Students interact with one another during club rush. Yara Al-Badri brings up her concerns of having too many activities on-campus with COVID-19 still prevalent. Photo by Brock Doman
While scholastic activities are on the rise at Dixie State University, so is COVID-19.
An important part of college is meeting new people, attending parties, and experiencing new walks of life, but how do you navigate giving students a proper college experience during a worldwide pandemic?
As we know, the state of Utah no longer mandates masks, leaving the choice of safety in the hands of students. We all miss person-to-person interaction, and seeing the familiar faces of our peers, but have we rushed into normalcy all too quickly?
As the first week of school rolled around we held one of the most iconic DSU events: The Foam Dance. This is a party all students look forward to, and although it may be fun, how exciting is being sick in two weeks? Students have labeled the foam dance as a super spreader event, myself included.
“I don’t think they’re holding too many events, I kind of think it’s time to start doing things again since COVID-19 is settling down,” said Charity Snow, a junior general studies major from St. George. “I don’t think my health is at risk because the chances of getting COVID at my age is slim to none.”
I worry events like this as well as the job fair, drive-ins and sports will hinder my ability to attend classes physically for the rest of the year. In the first week alone we have recorded 27 positive cases on campus, and these are just the students that have been tested and self-reported.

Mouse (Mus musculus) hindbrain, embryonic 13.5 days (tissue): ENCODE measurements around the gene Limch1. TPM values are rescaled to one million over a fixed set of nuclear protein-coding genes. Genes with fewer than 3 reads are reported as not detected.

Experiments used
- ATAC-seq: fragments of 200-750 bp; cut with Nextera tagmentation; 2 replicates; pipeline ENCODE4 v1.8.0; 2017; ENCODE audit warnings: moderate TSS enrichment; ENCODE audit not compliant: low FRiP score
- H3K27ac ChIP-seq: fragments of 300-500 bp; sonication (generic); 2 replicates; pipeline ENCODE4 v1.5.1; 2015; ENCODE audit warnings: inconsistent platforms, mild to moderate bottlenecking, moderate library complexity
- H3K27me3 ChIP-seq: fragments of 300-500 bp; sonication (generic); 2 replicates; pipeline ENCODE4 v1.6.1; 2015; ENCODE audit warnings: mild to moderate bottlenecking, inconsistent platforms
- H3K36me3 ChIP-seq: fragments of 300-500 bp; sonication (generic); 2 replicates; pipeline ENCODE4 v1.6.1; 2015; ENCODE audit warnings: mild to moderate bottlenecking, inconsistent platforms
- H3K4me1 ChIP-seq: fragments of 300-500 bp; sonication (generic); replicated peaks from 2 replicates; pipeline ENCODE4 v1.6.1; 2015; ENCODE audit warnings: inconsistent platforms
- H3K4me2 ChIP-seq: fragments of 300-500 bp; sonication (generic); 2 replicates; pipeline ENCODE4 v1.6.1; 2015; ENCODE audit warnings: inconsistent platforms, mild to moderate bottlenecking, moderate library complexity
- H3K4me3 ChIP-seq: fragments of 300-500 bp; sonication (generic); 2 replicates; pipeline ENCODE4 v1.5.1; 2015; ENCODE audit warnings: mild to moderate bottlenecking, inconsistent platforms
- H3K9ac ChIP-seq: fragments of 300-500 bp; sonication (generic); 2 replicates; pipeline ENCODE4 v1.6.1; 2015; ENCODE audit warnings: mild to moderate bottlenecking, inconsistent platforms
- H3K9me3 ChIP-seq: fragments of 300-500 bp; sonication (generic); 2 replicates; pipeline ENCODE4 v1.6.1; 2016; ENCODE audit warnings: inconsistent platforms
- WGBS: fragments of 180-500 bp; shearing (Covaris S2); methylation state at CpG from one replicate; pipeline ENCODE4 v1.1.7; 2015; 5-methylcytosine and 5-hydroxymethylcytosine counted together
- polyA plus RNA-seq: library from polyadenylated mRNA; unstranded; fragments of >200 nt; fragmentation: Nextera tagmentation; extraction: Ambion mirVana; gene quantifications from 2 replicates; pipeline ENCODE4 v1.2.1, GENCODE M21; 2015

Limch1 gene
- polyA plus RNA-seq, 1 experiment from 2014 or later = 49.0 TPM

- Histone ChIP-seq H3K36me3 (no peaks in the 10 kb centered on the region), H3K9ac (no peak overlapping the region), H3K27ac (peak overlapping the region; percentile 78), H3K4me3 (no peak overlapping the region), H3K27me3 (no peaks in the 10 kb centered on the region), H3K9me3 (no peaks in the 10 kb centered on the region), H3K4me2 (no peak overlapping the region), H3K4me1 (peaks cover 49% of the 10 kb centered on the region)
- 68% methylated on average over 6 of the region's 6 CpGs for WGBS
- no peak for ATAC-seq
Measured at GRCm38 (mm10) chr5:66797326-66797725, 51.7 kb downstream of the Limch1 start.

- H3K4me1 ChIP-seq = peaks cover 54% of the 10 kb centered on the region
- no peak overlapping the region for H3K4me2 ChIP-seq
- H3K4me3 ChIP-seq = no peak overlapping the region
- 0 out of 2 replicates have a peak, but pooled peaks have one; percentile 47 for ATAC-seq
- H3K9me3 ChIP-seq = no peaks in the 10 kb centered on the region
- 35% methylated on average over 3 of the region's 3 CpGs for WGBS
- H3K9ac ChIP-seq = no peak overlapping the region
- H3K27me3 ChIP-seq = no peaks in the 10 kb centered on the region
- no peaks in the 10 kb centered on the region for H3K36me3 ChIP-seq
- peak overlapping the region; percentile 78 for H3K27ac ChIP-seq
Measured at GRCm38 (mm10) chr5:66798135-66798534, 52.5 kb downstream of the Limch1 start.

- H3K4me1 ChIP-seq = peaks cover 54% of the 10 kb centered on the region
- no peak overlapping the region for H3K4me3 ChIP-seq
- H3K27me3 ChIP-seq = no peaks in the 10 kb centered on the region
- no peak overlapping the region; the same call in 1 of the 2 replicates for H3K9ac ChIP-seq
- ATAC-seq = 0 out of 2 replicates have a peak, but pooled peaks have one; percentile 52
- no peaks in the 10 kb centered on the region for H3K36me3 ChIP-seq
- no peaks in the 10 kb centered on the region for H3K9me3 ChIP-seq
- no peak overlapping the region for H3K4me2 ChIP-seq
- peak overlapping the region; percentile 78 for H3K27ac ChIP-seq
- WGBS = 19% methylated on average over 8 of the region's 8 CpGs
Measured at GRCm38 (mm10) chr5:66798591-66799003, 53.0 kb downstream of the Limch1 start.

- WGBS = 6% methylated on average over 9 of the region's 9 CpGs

As young adults, we have a responsibility not only to ourselves but staff and families of staff who are at risk. When attending classes and school events it is important to remember COVID-19 is not a thing of the past. You personally may get an easy cold and recover just fine, but you never know who you’re interacting with in class.
The state is no longer responsible for COVID pay; you may knock a fellow student out of two weeks of work, hindering their ability to pay for basic necessities such as food, rent, and most importantly, school.
Our educators have been incredibly vocal about their concerns. Guidelines vary from classroom to classroom, but it’s important to remember masks are still strongly encouraged.
The Booth Wellness Center said, “DSU is strongly encouraging vaccines and mask usage along with providing free vaccinations clinics for all students, faculty, and staff.”
Our educators provide us with the tools we need to become the adults we aspire to be. Their safety is more important than our reluctance towards the mask.
University of Utah, Utah State University, Utah Valley University and Weber State will be requiring a vaccine starting spring 2022.
According to Fox 13 News, “Dixie State said they will not mandate vaccines for students, faculty, and staff but strongly encourages them along with mask wearing.”
It’s time for DSU to take action and ensure the safety of our staff and students. I urge the the reconsideration of mandating a vaccine. Staff and students could benefit from the FDA approval of COVID-19 vaccines.